OK so I lied

After Sunny had lived with us for several months and it became clear to me, after he escaped from the house once, and again from a friend’s fenced in yard, that Sunny was not going to go far, I let him be my ‘wild boy’ and spend most of the day off leash outside. At the time we didn’t have a fence and I’m not recommending that other folks do this, it’s just the choice I made given our set of conditions. I’d tried a tie out but he moved as far from the stake as possible, sat down and didn’t move for hours. I spent $100 on supplies and installed a cable run for him and the first time the pulley moved Sunny went down like a marine in boot camp slithering under barbed wire. He couldn’t even walk under the cable when he wasn’t connected to it.

Sunny didn’t have a recall and to catch him entailed long walks late at night and trips down to the river so he could get enough ‘happy’ flowing for me to get close to him. If the idea of putting a long line on him has crossed your mind, I had indeed tried it. The thing about Sunny was that he knew exactly where the line was, and if he dragged a 5 foot length on the ground he made sure to dance 6 feet away from me. The longer the line, the further he stayed away from me. Eventually I settled on a length that touched the ground and had an extra foot to spare. There was no chance I could get to this line on dry land, but down at the river I would play Sunny’s favorite stone tossing game and position myself downstream of him so the rope floated to me. Sunny figured this out as well, but in his enthusiasm to chase stones I could usually trick him into believing that I was reaching for a stone and not the rope. Once caught Sunny headed home with me as if it was his idea all along.

During the day Sunny sat perched on the hillside behind the house, too frightened to go near the cars or people passing by. If I went outside and began tossing balls or frisbees for Finn the border collie or headed off for a walk, Sunny came bounding down the hill, his tail waving like a flag, his mouth open, tongue flopping as he ran. He was happy and I was happy seeing it. Sunny’s idea of the game was to snatch the ball or frisbee before or away from Finn and then run back up into the woods and deposit it in one of his stashes. Routinely I made forays to search for toys as Sunny followed along, seeming to enjoy watching me hunt for his treasures.

One afternoon after a long woods walk and some ball playing I wanted to get Sunny inside. I didn’t like leaving him out alone when I left the house. He didn’t seem inclined to follow the car and on my return I always found him perched on his ledge waiting, but being able to get a dog inside when I wanted to seemed a reasonable enough goal. Before I continue I must emphasize that living with a dog that does not have basic social skills for interacting with people is exhausting. So many of the simple behaviors we take for granted, even in dogs that are not well-trained, were not part of Sunny’s repertoire. It hurt me to see Sunny unable to approach me, or step inside a doorway, or exit the house without a panicked dash. Some days I felt like Effie in Dream Girls ready to belt out ‘YOU’RE GONNA LOVE ME!’. It just wasn’t going to be that day.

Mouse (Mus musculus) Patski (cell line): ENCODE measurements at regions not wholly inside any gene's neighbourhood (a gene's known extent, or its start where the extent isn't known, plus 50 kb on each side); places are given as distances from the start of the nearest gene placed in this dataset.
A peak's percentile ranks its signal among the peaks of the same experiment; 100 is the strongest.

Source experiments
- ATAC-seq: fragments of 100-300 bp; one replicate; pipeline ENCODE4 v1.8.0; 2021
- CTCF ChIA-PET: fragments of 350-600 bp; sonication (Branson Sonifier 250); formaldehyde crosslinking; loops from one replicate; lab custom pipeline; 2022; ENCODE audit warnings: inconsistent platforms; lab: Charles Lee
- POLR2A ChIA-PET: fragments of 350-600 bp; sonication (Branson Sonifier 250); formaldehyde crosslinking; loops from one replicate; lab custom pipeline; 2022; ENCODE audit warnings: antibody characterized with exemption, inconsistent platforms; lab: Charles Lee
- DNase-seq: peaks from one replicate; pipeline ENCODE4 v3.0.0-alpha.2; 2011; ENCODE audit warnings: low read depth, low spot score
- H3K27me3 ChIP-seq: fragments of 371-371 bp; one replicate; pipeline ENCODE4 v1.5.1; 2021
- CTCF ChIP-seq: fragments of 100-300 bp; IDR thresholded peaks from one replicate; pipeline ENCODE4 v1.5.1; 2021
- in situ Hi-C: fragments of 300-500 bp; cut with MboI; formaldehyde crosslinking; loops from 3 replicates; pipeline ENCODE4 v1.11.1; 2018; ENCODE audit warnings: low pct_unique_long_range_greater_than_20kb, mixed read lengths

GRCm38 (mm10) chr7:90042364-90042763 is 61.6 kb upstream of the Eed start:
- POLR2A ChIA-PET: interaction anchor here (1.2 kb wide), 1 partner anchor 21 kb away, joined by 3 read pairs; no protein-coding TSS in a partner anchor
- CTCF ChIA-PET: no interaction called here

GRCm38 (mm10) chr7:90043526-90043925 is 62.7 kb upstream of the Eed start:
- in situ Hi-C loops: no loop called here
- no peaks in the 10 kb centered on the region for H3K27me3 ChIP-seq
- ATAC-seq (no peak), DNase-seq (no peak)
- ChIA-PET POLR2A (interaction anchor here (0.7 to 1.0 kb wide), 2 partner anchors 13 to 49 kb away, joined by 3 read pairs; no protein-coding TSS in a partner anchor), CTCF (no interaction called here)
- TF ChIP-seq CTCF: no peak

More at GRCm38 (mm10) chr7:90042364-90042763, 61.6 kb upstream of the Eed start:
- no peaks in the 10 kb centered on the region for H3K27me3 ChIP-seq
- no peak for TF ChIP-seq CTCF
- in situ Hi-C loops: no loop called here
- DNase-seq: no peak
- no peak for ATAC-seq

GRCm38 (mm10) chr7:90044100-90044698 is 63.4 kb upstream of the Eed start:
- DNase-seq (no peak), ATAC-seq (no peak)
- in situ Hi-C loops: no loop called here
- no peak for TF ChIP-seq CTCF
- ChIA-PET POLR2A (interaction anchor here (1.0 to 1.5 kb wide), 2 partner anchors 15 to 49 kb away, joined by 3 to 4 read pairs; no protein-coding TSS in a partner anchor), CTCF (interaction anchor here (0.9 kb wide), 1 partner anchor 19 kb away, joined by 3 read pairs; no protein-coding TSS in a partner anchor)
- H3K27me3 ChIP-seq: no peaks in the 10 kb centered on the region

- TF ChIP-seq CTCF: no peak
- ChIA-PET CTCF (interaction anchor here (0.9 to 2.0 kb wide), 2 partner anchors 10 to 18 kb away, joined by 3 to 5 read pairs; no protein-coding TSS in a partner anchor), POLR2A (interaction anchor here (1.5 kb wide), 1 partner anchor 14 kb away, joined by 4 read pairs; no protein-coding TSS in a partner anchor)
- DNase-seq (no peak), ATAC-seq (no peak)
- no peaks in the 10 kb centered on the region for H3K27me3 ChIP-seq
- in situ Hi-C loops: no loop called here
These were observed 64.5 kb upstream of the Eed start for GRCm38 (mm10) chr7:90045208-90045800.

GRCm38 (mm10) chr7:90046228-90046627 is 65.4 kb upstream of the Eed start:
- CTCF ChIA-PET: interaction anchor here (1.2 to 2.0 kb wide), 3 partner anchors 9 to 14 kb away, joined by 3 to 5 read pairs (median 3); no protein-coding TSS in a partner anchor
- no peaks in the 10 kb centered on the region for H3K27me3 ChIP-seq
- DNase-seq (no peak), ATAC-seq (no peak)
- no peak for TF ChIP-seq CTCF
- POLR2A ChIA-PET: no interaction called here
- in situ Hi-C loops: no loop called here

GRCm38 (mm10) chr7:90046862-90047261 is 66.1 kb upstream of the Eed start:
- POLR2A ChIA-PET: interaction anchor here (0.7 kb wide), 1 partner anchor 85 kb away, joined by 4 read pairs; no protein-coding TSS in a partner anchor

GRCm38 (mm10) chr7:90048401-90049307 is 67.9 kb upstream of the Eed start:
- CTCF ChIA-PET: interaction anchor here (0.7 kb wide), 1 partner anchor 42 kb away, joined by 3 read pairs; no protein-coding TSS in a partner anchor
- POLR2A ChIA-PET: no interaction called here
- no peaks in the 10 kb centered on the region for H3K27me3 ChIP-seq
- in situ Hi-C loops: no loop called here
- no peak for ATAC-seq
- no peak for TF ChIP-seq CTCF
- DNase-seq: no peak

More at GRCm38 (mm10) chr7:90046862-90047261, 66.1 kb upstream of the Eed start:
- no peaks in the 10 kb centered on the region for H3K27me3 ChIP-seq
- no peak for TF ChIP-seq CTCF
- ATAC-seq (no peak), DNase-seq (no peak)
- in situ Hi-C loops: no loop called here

I knew I was getting frustrated. I knew I should have just quit and left, done what I had to do, but as I stood there, tennis ball in hand, Sunny anxious for me to toss it, but flitting away with any movement I made toward him, I did something that I regretted even before the results of it were apparent. I threw the ball, but I threw it at him, not for or to him. Both of our eyes went wide when the ball hit him smack dab in the middle of his forehead, a feat I probably could not have succeeded at had I been aiming, and I doubt I could accomplish again. “S**t,” I thought to myself, I’d gone and done it now. All the months of trying to get this dog to trust me and I go and lob a ball at him.

As Sunny stood there, frozen but ready to run, he watched me, the question of what to do next probably weighing as heavily on his mind as it was on mine. In those slices of seconds my mind raced, how could I salvage this situation? I decided on a tactic that had worked, possibly too often, when I was a teenager, I decided to lie. I looked him right in the eyes and said, “Well, GO GIT IT!”. And Sunny, bless his heart, lingered a moment longer and then he too made a decision. He decided to believe me and ran off after the ball.

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13 comments so far

  1. Lauren on

    I’ve done that a few times myself with the old tennis ball and some unruly dogs… And definitely regretted it. It’s a good thing dogs are usually willing to believe it was an accident.

    • fearfuldogs on

      True. I was angry, tired and frustrated. Being patient is easier said than done sometimes.

  2. kimhalligan1 on

    Deb, I love your posts. They are honest & give insight into living with a fearful dog. I also get frustrated at times with my dogs. So helpful to know I’m not alone. Thanks.